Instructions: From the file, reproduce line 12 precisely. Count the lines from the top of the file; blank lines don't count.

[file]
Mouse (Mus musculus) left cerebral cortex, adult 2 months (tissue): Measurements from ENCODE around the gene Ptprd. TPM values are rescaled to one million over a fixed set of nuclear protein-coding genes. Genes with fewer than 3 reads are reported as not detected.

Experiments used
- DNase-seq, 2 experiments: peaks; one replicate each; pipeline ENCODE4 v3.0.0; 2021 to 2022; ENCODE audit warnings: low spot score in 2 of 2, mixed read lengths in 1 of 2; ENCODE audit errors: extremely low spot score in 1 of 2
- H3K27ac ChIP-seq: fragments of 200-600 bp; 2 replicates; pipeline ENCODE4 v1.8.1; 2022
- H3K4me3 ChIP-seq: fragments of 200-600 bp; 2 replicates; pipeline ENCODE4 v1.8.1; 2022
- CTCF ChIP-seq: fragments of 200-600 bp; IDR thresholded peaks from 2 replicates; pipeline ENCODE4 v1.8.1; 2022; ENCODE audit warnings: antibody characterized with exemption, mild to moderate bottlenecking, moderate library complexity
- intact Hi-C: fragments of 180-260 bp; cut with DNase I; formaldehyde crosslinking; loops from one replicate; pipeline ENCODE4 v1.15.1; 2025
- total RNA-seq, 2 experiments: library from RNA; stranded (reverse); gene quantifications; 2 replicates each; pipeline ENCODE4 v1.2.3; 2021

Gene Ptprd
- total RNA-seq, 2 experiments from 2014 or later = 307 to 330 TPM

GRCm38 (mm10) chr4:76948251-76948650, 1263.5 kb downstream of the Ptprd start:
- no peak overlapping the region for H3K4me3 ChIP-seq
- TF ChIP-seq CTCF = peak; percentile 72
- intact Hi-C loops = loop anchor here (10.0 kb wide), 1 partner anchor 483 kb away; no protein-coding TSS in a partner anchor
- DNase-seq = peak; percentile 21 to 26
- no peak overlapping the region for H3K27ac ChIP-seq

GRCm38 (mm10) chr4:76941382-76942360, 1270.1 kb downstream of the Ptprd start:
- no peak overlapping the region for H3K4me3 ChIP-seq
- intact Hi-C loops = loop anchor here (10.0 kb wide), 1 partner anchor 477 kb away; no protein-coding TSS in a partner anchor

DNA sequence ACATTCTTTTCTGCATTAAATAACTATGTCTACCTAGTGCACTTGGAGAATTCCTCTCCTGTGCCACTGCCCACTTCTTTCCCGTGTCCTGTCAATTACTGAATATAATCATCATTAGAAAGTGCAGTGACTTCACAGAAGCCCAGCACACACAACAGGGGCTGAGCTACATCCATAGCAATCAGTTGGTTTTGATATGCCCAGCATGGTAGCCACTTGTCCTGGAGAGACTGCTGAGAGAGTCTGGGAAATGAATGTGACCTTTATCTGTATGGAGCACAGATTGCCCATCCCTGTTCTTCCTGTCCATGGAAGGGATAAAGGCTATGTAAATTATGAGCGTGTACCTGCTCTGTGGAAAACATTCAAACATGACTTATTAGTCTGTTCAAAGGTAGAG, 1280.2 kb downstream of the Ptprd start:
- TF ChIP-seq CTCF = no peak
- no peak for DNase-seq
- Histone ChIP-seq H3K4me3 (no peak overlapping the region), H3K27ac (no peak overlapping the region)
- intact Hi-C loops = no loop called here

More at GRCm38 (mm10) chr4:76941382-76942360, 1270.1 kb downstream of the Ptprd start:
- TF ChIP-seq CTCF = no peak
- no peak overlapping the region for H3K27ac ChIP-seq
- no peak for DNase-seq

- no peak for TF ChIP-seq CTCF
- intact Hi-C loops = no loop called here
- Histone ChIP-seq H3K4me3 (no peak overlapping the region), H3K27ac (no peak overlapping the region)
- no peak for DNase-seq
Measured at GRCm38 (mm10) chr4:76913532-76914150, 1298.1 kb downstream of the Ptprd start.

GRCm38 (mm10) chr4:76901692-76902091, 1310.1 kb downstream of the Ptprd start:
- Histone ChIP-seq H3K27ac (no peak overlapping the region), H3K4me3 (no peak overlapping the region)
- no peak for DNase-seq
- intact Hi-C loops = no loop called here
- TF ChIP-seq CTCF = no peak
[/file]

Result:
- no peak overlapping the region for H3K4me3 ChIP-seq